Toyota restarts bZ4X production after fixing safety issues     

Updated Oct 07, 2022 | Same topic: Automotive Industry Updates

The automaker says it has fixed two safety problems on its first dedicated EV. 

Toyota has announced Thursday that production of its first dedicated electric vehicle (EV), the bZ4X compact crossover, is slated to resume after a three-month stoppage. 

Toyota bZ4X

Toyota will restart production of the bZ4X after addressing safety issues that led to its recall 

Nikkei Asia reports that Japan’s biggest automaker has addressed potential safety-related problems arising from a defect in the bZ4X shortly after the model’s launch in April this year. |

A recall notice submitted by Toyota to Japan’s transport ministry explained that sharp turns and sudden braking may cause a hub bolt to loosen, presenting a risk of a wheel detaching from the vehicle. Some 2,700 bZ4X units worldwide were recalled in June. 

The wheel hub issue was also present on the Subaru Solterra, which uses the same platform as the bZ4X. As a result, Subaru also issued a recall for its electric crossover, which reportedly had yet to begin deliveries unlike its Toyota counterpart.   

Subaru Solterra

Subaru also issued a recall for its Solterra electric crossover, which shares the same platform used by the bZ4X

Toyota said in a filing to the ministry that it will ensure that hub bolts are replaced and sufficiently tightened in new versions of the vehicle. Another safety issue, which the automaker did not previously disclose, involved the bZ4X’s airbags which had been improperly installed at the factory, leading to an increased risk of failure or injury. 

Masahiko Maeda, Toyota Chief Technology Officer, noted that the automaker had been aware of the airbag issue for at least a month. “We apologize again for the concern, anxiety, and inconvenience we have caused to our customers, our dealers, and our stakeholders,” he said.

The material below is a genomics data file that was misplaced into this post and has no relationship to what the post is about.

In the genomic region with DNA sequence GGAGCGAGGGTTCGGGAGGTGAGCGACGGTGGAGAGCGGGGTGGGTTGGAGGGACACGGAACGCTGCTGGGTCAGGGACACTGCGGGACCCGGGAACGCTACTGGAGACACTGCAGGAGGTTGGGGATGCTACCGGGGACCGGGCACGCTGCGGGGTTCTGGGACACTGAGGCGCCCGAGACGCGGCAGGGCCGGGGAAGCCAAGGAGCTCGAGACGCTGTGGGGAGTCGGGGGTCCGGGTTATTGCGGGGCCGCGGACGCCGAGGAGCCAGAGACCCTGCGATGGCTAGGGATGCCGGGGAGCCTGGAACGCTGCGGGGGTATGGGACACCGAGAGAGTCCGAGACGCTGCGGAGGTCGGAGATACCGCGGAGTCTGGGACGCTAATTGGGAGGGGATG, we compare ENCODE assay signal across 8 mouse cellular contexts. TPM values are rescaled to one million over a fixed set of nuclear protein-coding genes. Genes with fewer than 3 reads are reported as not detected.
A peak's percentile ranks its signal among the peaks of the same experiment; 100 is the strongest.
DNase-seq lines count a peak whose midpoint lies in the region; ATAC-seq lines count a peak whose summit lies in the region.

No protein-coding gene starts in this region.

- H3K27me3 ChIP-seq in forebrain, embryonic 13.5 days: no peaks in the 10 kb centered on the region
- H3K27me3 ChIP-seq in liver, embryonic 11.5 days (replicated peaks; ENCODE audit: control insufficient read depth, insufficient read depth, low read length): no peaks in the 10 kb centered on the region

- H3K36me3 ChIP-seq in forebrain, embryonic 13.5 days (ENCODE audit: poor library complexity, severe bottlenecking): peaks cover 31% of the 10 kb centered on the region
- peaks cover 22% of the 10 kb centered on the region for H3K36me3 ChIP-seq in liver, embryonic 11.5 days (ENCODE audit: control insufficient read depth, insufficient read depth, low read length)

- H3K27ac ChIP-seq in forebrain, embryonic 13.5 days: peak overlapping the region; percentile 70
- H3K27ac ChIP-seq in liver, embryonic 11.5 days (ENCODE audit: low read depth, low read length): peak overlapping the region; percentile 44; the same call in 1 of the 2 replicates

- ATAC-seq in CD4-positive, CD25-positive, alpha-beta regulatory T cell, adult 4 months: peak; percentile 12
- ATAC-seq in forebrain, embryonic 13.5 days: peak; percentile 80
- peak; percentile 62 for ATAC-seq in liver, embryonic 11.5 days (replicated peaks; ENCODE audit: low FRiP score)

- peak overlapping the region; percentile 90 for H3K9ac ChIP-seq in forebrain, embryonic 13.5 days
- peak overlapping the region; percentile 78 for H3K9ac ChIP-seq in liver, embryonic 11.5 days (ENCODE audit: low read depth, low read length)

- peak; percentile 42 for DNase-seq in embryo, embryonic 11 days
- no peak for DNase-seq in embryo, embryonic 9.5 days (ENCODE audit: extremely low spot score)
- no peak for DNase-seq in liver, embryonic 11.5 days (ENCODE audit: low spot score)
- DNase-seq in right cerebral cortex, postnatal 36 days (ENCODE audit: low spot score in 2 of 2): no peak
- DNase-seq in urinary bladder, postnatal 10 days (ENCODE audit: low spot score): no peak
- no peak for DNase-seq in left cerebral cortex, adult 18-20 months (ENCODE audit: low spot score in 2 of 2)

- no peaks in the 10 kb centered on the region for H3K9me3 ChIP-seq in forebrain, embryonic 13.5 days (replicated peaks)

Toyota Prius

Hybrids such as the Toyota Prius remain popular in the Japanese market

Toyota has been roundly criticized for being slow to produce EVs, with the company responding that it needs to maintain a range of choices for different customers and markets. Along with electrification, the automaker is also pursuing development of hydrogen as an alternative fuel.            

According to industry data battery-electric vehicles accounted for just 1 percent of passenger cars sold in Japan in 2021. Hybrids, such as Toyota’s Prius model, remain far more popular among Japanese customers. Toyota has pledged to invest $30 billion (more than Php 1.76 trillion) towards 3.5 million EV sales by 2030

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Joseph Paolo Estabillo

Joseph Paolo Estabillo


Joseph holds a degree in Journalism from the University of the Philippines Diliman and has been writing professionally since 1999. He has written episodes for CNN Philippines' motoring show Drive, and has worked on corporate projects for MG Philippines and Pilipinas Shell. Aside from being’s Content Lead, he also writes content for numerous car dealerships in the U.S., spanning multiple brands such as Alfa Romeo, Chrysler, Dodge, Jeep, and Maserati, among others.


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